…is from pages 5-6 of Frederic Bastiat’s 1850 essay The Law (Mises Inst. Edition):
But [man] may live and enjoy, by seizing and appropriating the productions of the faculties of his fellow men. This is the origin of plunder.
Now, labor being in itself a pain, and man being naturally included to avoid pain, it follows, and history proves it, that wherever plunder is less burdensome than labor, it prevails; and neither religion nor morality can, in this case, prevent it from prevailing.
When does plunder cease, then? When it becomes more burdensome and more dangerous than labor.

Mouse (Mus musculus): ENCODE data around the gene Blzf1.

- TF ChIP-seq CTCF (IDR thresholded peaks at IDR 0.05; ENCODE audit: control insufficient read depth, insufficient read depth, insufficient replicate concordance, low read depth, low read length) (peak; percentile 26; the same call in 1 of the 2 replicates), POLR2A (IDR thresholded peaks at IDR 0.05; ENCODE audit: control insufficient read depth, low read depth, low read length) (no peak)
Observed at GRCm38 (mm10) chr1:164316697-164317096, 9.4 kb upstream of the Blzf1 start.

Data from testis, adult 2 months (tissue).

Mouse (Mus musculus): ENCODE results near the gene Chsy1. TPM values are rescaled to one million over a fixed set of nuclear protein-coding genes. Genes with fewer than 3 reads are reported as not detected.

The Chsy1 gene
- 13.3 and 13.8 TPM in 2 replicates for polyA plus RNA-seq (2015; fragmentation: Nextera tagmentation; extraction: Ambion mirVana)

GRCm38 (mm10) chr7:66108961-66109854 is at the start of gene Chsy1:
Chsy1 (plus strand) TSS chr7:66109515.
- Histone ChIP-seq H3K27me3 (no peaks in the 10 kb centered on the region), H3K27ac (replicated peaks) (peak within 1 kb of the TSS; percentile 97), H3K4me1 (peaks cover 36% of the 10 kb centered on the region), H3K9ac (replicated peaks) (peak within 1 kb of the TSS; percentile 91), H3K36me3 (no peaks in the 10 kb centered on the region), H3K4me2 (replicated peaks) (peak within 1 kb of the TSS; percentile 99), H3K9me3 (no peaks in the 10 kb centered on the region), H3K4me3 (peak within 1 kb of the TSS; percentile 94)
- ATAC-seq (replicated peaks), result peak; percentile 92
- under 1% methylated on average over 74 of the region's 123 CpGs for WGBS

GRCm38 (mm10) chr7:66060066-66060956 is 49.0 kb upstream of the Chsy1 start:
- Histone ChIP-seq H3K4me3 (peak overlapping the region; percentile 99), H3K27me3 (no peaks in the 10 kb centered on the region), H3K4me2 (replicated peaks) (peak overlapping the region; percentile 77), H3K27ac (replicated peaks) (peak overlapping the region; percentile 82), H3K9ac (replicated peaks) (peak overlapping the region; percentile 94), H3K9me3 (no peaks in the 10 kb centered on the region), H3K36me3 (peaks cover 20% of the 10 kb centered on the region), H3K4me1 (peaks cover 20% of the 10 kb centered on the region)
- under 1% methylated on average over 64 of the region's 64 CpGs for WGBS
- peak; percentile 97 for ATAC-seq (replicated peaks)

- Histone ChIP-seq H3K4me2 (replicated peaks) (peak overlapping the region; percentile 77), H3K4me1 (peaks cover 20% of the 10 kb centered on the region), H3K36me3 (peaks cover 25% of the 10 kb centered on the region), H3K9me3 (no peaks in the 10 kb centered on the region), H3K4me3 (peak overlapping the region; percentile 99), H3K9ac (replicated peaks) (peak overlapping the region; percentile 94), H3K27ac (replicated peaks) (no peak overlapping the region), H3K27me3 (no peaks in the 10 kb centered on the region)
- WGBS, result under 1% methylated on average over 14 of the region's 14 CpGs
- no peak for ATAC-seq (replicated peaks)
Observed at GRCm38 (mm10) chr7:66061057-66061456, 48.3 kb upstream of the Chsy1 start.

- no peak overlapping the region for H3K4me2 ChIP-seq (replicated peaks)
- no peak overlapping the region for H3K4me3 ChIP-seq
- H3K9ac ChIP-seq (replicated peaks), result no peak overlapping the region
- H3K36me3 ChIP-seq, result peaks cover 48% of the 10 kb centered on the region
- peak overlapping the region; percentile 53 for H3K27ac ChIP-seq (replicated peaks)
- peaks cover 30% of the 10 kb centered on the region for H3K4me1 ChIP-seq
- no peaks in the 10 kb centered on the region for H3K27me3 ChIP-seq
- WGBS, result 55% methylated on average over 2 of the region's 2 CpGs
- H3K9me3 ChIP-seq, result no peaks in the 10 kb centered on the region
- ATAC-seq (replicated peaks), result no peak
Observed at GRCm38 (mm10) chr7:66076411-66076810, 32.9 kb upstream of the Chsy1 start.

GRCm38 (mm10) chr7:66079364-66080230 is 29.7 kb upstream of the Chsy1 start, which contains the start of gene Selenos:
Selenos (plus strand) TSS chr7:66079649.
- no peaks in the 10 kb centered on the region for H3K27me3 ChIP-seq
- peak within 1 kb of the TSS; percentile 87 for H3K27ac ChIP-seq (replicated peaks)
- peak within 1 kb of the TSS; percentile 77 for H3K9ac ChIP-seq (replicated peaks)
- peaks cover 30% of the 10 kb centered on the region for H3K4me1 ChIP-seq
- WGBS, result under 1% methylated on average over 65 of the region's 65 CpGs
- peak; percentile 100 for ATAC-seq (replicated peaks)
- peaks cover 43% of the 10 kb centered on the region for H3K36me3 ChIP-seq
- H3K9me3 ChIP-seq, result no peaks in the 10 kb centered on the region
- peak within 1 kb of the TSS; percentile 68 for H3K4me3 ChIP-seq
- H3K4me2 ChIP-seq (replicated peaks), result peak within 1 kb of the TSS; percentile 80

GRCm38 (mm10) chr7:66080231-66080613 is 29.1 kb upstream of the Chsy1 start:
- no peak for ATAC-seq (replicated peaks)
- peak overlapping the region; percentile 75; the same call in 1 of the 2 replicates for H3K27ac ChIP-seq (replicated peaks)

As with anything, people will choose the least-costly option for their actions, in this case in the trade off between labor and plunder (Bastiat uses the phrase “plunder” here meaning the legal appropriation of one’s property by the state to transfer to another person). As the cost of labor rises (or the cost of plunder drops), the attractiveness of plunder increases. Things like occupational licenses, tariffs, and even progressive taxation all increase the costs of labor, and thus make plunder more attractive, which in turn leads to more lobbying and resources spent to get a share of the plunder.
Respect for the law cannot long be preserved when the law becomes a tool for plunder rather than preventing it.